What is the FHA? What is FHA insurance?

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In the world of banking, mortgages, and first time home ownership, there’s a lot of technical jargon to learn, especially if the latter describes you.

If you are applying for a mortgage for the first time, then you may have heard of the FHA or FHA loans. What are they? And do they apply to you?

What is the FHA?

FHA stands for the Federal Housing Administration, a smaller section of the U.S. Department of Housing and Urban Development. It was created in 1934, and it has been serving both homeowners and mortgage lenders since. The FHA also costs no taxpayer dollars to run; instead, it uses the insurance money paid by homeowners to operate.

What does the FHA do?

The FHA provides mortgage insurance to prospective homeowners at a reduced interest rate and to homeowners with a lower credit score. This insurance protects lenders in the case that the homeowner defaults on their mortgage and can no longer pay. As a result, a greater population of people can apply for a mortgage that they normally wouldn’t be able to afford.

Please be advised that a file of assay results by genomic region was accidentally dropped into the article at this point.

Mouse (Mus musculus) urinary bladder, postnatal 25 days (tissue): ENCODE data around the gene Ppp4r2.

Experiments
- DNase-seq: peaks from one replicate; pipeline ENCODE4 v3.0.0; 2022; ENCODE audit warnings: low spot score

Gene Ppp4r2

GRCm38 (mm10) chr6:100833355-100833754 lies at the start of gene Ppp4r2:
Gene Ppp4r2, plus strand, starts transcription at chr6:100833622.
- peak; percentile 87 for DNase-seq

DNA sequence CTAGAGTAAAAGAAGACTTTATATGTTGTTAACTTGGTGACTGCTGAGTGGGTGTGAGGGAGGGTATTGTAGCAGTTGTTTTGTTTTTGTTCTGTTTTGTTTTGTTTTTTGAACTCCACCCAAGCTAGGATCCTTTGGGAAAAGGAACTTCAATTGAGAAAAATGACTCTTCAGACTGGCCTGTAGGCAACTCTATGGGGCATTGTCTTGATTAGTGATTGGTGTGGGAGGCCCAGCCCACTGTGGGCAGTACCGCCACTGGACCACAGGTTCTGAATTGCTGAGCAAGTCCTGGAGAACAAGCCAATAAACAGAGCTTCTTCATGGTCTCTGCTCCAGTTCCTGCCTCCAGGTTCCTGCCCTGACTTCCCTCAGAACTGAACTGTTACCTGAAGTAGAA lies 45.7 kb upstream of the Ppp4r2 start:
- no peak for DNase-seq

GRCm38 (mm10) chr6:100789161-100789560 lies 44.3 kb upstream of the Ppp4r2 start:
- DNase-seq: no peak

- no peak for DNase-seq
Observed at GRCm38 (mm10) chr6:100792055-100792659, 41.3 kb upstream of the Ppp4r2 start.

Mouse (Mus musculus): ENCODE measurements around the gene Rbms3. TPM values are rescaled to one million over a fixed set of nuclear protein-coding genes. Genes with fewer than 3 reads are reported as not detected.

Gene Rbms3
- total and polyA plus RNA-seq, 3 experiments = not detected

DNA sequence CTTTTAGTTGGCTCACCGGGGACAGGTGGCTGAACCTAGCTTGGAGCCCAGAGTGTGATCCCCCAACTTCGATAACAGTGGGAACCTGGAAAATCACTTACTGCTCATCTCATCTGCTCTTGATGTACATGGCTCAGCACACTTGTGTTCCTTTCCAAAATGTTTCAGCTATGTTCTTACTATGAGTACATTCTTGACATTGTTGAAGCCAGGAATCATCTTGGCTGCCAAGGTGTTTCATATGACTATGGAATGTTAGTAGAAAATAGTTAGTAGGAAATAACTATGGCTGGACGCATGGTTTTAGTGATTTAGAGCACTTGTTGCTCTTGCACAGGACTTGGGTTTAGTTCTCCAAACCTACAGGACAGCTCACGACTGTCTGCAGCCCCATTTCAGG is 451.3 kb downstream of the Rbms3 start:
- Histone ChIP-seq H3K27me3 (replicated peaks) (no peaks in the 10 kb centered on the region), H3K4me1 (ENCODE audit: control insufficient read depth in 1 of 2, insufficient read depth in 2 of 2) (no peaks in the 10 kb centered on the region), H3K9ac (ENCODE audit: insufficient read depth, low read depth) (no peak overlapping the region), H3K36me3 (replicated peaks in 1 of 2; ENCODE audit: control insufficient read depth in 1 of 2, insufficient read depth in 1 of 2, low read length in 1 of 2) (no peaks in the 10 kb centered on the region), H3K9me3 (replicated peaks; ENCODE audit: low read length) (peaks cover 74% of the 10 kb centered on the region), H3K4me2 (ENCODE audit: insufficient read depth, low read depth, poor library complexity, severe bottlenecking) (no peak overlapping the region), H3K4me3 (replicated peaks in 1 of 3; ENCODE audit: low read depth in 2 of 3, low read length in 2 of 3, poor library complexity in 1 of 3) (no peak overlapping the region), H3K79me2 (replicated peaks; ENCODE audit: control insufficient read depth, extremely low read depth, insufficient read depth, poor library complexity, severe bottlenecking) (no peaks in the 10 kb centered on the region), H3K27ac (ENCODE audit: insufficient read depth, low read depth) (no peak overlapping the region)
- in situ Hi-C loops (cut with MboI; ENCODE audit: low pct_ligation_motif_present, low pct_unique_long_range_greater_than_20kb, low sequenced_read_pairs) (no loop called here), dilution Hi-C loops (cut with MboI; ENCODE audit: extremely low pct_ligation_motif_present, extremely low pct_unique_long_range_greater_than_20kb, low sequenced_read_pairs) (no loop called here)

What are the FHA insurance requirements?

Usually, only individuals with a low credit score (500-579) and those who can’t afford more than a 20 percent down payment are eligible for FHA insurance. As a result, borrowers with FHA loans can put up a down payment as low as 3.5%. While this may seem unfair to those with average or exemplary finances, there is a catch. Borrowers of FHA insurance must pay two mortgage insurance premiums, a monthly premium that is figured into the mortgage payment, and a premium that is upfront  or can be financed into the mortgage. These premium amounts vary according to the loan amount, the lender’s loan-to-value ratio, and length of the loan.

It may not apply to everyone, FHA insurance allows for homeowners to apply for a mortgage when they normally wouldn’t be able to. Additional research must be done for lenders and loans that meet your specific needs, but if the option is available, pursue any opportunity that will make it easier for you to purchase your home.

Source: Neighborhood Link - Sabrina Robinson
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